Another situation requiring wide diversification occurs when an investor who does not understand the economics of specific businesses nevertheless believes it in his interest to be a long- term owner of American industry. That investor should both own a large number of equities and space out his purchases. By periodically investing in an index fund, for example, the know- nothing investor can actually out-perform most investment professionals. Paradoxically, when “dumb” money acknowledges its limitations, it ceases to be dumb.
On the other hand, if you are a know-something investor, able to understand business economics and to find five to ten sensibly- priced companies that possess important long-term competitive advantages, conventional diversification makes no sense for you. It is apt simply to hurt your results and increase your risk. I cannot understand why an investor of that sort elects to put money into a business that is his 20th favorite rather than simply adding that money to his top choices – the businesses he understands best and that present the least risk, along with the greatest profit potential. In the words of the prophet Mae West: “Too much of a good thing can be wonderful.””
“[…] Commentators on corporate governance, however, seldom make any distinction among three fundamentally different manager/owner situations that exist in publicly-held companies. Though the legal responsibility of directors is identical throughout, their ability to effect change differs in each of the cases. Attention usually falls on the first case, because it prevails on the corporate scene. Since Berkshire falls into the second category, however, and will someday fall into the third, we will discuss all three variations.
The first, and by far most common, board situation is one in which a corporation has no controlling shareholder. In that case, I believe directors should behave as if there is a single absentee owner, whose long-term interest they should try to further in all proper ways. Unfortunately, “long-term” gives directors a lot of wiggle room. If they lack either integrity or the ability to think independently, directors can do great violence to shareholders while still claiming to be acting in their long-term interest. But assume the board is functioning well and must deal with a management that is mediocre or worse. Directors then have the responsibility for changing that management, just as an intelligent owner would do if he were present. And if able but greedy managers over-reach and try to dip too deeply into the shareholders’ pockets, directors must slap their hands.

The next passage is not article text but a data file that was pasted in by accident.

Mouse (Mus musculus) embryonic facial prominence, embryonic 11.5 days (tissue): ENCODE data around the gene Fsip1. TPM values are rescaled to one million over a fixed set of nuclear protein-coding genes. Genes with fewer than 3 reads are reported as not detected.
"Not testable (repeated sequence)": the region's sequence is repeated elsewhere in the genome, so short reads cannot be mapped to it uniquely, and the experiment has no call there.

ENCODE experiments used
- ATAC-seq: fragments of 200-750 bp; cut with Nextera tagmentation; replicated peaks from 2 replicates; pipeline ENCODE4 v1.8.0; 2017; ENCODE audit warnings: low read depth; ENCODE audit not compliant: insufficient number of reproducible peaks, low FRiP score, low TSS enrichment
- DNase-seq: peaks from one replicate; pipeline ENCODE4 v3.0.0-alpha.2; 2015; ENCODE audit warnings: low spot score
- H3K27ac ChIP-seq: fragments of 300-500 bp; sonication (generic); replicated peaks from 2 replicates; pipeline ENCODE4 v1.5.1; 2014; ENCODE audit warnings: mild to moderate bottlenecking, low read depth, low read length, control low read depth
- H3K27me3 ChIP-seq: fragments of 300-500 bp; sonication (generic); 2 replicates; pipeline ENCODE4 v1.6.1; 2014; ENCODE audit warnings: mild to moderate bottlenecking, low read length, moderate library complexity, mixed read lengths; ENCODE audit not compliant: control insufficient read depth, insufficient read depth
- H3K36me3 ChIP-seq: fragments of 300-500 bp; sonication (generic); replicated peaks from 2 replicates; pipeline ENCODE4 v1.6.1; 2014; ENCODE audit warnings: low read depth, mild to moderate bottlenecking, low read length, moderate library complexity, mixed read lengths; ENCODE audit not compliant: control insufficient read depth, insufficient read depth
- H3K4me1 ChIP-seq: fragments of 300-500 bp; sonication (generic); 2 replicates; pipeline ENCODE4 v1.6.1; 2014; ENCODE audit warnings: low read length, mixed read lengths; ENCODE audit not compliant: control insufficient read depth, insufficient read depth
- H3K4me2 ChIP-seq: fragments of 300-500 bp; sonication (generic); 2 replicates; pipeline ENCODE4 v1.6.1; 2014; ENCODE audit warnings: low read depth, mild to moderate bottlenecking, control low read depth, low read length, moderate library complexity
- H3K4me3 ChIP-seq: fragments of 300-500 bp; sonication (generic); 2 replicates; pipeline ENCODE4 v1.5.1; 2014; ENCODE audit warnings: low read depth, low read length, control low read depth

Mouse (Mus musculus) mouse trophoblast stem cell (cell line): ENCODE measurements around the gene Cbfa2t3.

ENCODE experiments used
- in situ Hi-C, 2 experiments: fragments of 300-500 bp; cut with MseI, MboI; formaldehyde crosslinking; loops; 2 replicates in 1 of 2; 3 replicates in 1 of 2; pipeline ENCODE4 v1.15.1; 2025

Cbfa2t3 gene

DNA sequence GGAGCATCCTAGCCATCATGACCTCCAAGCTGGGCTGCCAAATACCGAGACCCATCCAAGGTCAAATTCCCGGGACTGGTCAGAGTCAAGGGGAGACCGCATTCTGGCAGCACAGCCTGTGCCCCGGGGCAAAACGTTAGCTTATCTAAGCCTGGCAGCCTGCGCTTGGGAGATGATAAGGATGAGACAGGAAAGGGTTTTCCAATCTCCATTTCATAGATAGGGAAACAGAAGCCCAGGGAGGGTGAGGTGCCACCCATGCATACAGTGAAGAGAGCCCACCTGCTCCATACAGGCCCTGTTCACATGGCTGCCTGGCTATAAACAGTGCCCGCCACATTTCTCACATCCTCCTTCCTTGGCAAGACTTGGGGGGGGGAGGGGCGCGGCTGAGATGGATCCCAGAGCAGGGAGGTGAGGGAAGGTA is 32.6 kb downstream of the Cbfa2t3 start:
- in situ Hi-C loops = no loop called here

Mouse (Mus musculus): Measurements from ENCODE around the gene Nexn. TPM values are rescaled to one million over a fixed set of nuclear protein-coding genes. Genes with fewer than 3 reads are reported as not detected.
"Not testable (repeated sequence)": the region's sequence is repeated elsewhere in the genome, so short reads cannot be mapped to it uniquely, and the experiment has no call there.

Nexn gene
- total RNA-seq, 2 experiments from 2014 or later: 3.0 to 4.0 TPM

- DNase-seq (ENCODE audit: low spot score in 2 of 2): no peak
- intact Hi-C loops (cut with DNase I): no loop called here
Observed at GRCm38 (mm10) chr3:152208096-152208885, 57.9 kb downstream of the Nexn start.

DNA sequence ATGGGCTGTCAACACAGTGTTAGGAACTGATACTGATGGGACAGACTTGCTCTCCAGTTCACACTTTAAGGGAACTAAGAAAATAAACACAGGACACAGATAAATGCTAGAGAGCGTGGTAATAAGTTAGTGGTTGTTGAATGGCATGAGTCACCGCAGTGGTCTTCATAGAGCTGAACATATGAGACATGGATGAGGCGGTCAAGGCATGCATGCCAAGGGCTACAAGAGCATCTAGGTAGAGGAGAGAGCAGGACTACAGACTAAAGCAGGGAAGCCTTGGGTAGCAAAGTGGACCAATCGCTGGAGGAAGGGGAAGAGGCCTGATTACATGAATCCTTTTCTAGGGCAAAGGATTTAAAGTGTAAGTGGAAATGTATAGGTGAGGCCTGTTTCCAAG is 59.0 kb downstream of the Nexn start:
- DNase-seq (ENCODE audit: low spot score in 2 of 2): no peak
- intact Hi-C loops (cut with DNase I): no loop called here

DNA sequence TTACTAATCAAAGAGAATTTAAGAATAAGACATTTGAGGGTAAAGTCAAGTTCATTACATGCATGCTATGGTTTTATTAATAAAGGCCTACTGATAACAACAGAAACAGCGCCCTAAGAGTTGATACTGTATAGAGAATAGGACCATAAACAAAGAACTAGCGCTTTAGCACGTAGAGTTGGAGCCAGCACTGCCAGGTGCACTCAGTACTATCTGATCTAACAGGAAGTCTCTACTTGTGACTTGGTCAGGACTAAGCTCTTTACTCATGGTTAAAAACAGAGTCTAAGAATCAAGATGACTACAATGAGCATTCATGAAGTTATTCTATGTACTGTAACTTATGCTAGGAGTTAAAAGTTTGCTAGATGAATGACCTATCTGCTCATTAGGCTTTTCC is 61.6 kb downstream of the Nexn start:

The requisites for board membership should be business savvy, interest in the job, and owner-orientation. Too often, directors are selected simply because they are prominent or add diversity to the board. That practice is a mistake. Furthermore, mistakes in selecting directors are particularly serious because appointments are so hard to undo: The pleasant but vacuous director need never worry about job security.
The second case is that existing at Berkshire, where the controlling owner is also the manager. At some companies, this arrangement is facilitated by the existence of two classes of stock endowed with disproportionate voting power. In these situations, it’s obvious that the board does not act as an agent between owners and management and that the directors cannot effect change except through persuasion. Therefore, if the owner/manager is mediocre or worse – or is over-reaching – there is little a director can do about it except object. If the directors having no connections to the owner/manager make a unified argument, it may well have some effect. More likely it will not.
If change does not come, and the matter is sufficiently serious, the outside directors should resign. Their resignation will signal their doubts about management, and it will emphasize that no outsider is in a position to correct the owner/manager’s shortcomings.
The third governance case occurs when there is a controlling owner who is not involved in management. This case, examples of which are Hershey Foods and Dow Jones, puts the outside directors in a potentially useful position. If they become unhappy with either the competence or integrity of the manager, they can go directly to the owner (who may also be on the board) and report their dissatisfaction. This situation is ideal for an outside director, since he need make his case only to a single, presumably interested owner, who can forthwith effect change if the argument is persuasive. Even so, the dissatisfied director has only that single course of action. If he remains unsatisfied about a critical matter, he has no choice but to resign.
Logically, the third case should be the most effective in insuring first-class management. In the second case the owner is not going to fire himself, and in the first case, directors often find it very difficult to deal with mediocrity or mild over- reaching.”